When you call 911 from a mobile phone but do not know your exact location, a complex array of technologies is supposed to lend a hand, automatically transmitting a good estimate of your position to a dispatcher.
But when a 14-year-old Philadelphia boy was drowning June 29 in Ocean City, N.J., an accurate electronic location showed up on dispatchers' screens for only two of the four calls seeking help, according to police data.
The two callers pinpointed by the automated system were unsure where they were. They thought they were five blocks - a half-mile - north of their actual location, according to an Inquirer review of the 911 recordings. In each of the other two calls, the system homed in on just the nearby cell tower.
Police say they do not think the confusion hampered the rescue effort, as emergency responders on jet skis reached the correct site within six minutes of the initial calls, shortly before 7 p.m. More than a dozen swimmers were rescued. The body of Corinthian Hammond was found four days later near the bridge joining Ocean City and Longport.
Few people were in the water that evening, regular lifeguard patrols having ended for the day, said Capt. Steven K. Ang, an Ocean City police spokesman. So, once rescuers were in the water, they "could easily scan the horizon and say, 'There's nobody here,' " he said, "then look to your right and say, 'Oh, there's people there,' [and] pick up right away where there's a problem."
That is not always the case, though, and as more and more 911 calls are being made from mobile phones, the location problem has become increasingly apparent. Landline calls automatically have the location attached to them, but according to the Federal Communications Commission, 38 percent of U.S. households no longer have landlines.
Technology gaps have concerned dispatchers and police departments nationwide, prompting an FCC workshop on the issue held in November.
Emergency-response agencies across the country, including Delaware County's Department of Emergency Services, submitted data to the FCC indicating that dispatchers often do not get electronic location estimates for wireless 911 calls. Delaware County's data showed that in the long term, it was missing in two-thirds of cases.
"If you don't know where the guy is, you can't help him," said Edwin Truitt, Delaware County Emergency Services director.
Mobile-phone carriers counter that in many cases where location information is missing, it is indeed being transmitted to a central server, but the data can take up to 30 seconds to arrive on dispatchers' screens. When that happens, dispatchers should resubmit a request for the location, according to CTIA, a wireless industry group in Washington.
Carriers rely on various technologies to determine location, said Trey Forgety, director of government affairs for the National Emergency Number Association, a nonprofit based in Alexandria, Va., that represents 911 call centers.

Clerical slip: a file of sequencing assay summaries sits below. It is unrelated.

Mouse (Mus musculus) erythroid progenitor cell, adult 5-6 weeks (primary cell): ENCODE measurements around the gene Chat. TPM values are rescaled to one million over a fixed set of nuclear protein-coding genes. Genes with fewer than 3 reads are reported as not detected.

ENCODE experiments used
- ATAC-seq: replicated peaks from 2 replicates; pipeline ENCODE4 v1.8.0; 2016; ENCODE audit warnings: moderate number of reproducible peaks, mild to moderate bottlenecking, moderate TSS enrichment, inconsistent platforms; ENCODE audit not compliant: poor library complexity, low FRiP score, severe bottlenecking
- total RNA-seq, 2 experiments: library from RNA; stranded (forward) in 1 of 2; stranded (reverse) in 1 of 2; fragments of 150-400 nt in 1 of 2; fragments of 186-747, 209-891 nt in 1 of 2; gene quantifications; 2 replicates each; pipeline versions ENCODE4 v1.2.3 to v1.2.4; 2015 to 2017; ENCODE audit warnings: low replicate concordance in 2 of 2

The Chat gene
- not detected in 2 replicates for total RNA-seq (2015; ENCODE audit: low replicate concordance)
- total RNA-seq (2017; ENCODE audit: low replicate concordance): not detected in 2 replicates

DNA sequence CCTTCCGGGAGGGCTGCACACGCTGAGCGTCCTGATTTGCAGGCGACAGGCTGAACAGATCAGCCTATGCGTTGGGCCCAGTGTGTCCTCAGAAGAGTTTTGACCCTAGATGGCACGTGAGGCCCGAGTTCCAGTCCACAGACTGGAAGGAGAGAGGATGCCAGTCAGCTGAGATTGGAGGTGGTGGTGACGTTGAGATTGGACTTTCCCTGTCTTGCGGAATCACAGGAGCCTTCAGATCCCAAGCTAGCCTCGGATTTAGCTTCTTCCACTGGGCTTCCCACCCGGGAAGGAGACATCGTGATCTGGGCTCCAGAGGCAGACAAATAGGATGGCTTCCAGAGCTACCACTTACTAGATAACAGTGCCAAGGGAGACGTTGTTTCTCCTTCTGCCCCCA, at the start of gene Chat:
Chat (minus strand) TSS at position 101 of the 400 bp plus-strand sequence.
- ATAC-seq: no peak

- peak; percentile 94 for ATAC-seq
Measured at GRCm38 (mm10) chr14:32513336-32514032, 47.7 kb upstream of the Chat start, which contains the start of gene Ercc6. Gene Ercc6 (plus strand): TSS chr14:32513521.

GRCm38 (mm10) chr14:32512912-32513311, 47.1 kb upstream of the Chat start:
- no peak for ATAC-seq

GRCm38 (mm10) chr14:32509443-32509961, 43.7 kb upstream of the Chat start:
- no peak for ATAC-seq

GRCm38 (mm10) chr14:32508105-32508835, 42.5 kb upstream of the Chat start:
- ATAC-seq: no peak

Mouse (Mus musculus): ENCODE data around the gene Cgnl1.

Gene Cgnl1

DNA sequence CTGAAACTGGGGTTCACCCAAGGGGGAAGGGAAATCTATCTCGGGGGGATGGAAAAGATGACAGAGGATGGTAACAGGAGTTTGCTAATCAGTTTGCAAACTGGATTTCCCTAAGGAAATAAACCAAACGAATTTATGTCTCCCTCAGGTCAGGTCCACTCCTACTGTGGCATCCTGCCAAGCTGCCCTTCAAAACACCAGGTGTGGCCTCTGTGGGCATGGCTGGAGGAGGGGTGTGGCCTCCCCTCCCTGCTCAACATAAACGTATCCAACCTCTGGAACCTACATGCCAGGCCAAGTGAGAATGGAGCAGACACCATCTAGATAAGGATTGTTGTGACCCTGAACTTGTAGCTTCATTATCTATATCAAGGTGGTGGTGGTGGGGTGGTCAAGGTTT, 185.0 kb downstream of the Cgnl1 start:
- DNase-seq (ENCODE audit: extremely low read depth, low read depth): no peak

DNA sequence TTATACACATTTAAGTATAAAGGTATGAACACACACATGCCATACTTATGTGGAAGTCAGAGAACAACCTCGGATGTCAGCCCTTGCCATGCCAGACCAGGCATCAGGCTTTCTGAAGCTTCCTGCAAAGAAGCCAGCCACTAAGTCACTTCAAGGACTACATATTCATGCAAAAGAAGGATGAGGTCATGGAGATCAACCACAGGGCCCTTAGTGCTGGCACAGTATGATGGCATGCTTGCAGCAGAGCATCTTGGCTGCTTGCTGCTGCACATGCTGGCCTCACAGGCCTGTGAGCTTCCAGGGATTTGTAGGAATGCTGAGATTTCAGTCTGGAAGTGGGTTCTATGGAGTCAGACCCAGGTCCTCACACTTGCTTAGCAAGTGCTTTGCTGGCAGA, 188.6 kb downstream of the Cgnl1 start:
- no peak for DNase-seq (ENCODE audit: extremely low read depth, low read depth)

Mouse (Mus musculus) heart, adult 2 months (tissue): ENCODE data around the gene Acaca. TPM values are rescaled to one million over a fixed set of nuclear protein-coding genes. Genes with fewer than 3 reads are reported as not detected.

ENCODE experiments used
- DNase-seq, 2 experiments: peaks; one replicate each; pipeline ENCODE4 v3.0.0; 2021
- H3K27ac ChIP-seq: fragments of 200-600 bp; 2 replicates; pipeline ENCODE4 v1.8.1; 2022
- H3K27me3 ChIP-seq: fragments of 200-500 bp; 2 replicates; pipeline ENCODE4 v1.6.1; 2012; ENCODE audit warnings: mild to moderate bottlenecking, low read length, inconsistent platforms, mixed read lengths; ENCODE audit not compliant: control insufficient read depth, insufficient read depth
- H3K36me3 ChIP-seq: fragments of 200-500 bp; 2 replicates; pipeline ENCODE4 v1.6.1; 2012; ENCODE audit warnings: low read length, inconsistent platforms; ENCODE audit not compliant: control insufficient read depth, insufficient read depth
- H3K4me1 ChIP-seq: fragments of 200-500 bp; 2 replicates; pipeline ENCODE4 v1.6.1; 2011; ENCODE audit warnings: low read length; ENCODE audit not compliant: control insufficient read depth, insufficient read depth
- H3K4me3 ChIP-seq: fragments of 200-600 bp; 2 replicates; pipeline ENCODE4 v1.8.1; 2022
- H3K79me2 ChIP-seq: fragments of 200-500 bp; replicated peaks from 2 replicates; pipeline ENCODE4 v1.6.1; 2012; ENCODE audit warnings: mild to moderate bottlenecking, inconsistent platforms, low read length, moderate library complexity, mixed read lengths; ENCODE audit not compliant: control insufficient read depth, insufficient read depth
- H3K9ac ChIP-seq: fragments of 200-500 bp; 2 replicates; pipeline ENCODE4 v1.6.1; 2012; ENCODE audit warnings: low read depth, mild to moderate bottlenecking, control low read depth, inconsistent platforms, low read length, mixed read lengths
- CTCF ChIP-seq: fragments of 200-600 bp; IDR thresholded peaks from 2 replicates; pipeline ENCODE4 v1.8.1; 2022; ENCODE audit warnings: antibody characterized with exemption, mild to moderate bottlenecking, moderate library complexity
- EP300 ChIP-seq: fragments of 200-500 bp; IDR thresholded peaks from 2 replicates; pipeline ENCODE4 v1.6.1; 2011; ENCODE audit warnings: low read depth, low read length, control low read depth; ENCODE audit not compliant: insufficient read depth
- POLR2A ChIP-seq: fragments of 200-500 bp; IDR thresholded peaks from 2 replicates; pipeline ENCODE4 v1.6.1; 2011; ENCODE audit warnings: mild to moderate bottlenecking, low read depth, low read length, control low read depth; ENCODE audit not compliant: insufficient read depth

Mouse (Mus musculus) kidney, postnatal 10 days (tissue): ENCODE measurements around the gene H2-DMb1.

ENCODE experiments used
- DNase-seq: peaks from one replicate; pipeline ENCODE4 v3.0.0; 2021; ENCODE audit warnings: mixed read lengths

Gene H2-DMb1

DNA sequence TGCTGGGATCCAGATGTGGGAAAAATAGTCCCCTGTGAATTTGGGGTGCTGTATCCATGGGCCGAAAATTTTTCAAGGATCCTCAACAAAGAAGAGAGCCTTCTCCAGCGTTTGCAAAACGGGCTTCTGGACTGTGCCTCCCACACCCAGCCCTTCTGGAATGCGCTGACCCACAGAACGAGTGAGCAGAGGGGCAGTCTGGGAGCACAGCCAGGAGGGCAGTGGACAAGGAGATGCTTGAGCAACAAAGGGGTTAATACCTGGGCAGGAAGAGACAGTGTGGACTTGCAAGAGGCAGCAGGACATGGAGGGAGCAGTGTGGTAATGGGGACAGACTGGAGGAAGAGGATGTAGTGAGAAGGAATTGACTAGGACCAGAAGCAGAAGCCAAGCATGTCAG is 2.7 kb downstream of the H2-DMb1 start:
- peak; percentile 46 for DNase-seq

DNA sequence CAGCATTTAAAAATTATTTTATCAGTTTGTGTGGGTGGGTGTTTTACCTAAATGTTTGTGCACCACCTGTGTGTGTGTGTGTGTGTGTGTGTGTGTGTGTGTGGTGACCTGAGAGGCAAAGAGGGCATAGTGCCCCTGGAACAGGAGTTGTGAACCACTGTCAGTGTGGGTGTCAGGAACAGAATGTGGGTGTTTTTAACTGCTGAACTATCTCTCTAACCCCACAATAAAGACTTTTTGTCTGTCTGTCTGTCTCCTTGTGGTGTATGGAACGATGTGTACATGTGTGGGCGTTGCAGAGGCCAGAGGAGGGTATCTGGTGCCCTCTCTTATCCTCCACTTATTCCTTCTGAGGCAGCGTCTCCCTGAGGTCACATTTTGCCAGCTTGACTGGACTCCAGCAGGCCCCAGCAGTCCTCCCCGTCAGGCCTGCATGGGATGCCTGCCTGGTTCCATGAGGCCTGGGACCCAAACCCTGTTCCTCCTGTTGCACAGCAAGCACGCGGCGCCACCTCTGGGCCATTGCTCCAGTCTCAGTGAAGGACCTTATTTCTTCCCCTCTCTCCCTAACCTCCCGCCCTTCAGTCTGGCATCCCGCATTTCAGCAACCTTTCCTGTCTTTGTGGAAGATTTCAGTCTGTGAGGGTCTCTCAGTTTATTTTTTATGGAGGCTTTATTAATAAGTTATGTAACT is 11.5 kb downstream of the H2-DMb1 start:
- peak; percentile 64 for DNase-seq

One method, considered the most accurate, relies on satellites that are part of the nation's global positioning system (GPS), Forgety said. It works best outside, requiring a direct line of sight between the user and multiple satellites, said Kapil Dandekar, a Drexel University professor of electrical and computer engineering.
When satellite technology doesn't deliver, carriers have various fallbacks. Most use signals sent between handsets and cellular towers, making measurements such as direction, angle, and elapsed time of transmission, Forgety and Dandekar said. Most tend to work better outside as well.
The FCC requires carriers to validate their technology in outdoor test conditions, but not real-world situations. For methods that rely on technology embedded in the mobile handset, the system must be accurate within 50 meters in two-thirds of test cases. A location within 150 meters must be achieved 95 percent of the time.
In the Ocean City drowning, the four callers were outside. In the two instances where a location was transmitted to the dispatcher's computer screen, it was spot-on, within a few feet of Ninth Street and the boardwalk.
In each of the other two cases, the system revealed only the location of the cell tower from which the call was transmitted. One of those callers actually knew the location of the incident and relayed it verbally. In the other, the audio was unintelligible.
Even when the automatic location system works, it comes in the form of latitude and longitude coordinates in Ocean City, not a readily accessible street location, Ang said. "If I had a dispatcher who was taking a stressful call, he would have to distract himself from talking to the caller to go to a different screen and Google these two numbers."
Some 911 call centers have software that automatically converts latitude and longitude to a street address, such as in Delaware County, said Charles Brooks, chief of operations for the Emergency Services Department.
Before long, the technology will be held to a higher standard. In February, the FCC proposed rule changes that would require carriers to provide locations for 911 calls made indoors, including a vertical component that would allow emergency personnel to pinpoint a floor of a building.
Dandekar, the Drexel engineer, said there were several ways this might be achieved. Among them: Make use of location data from WiFi networks or from small, low-power cellular stations that are situated indoors.
Four people called 911 the evening of June 29 to report swimmers in distress in Ocean City, N.J. At least two did not know where they were: Ninth Street and the boardwalk. An automated location system - dependent on a series of electronic handshakes among the cell carriers, a central server, and police dispatch - provided inconsistent results.
©2014 The Philadelphia Inquirer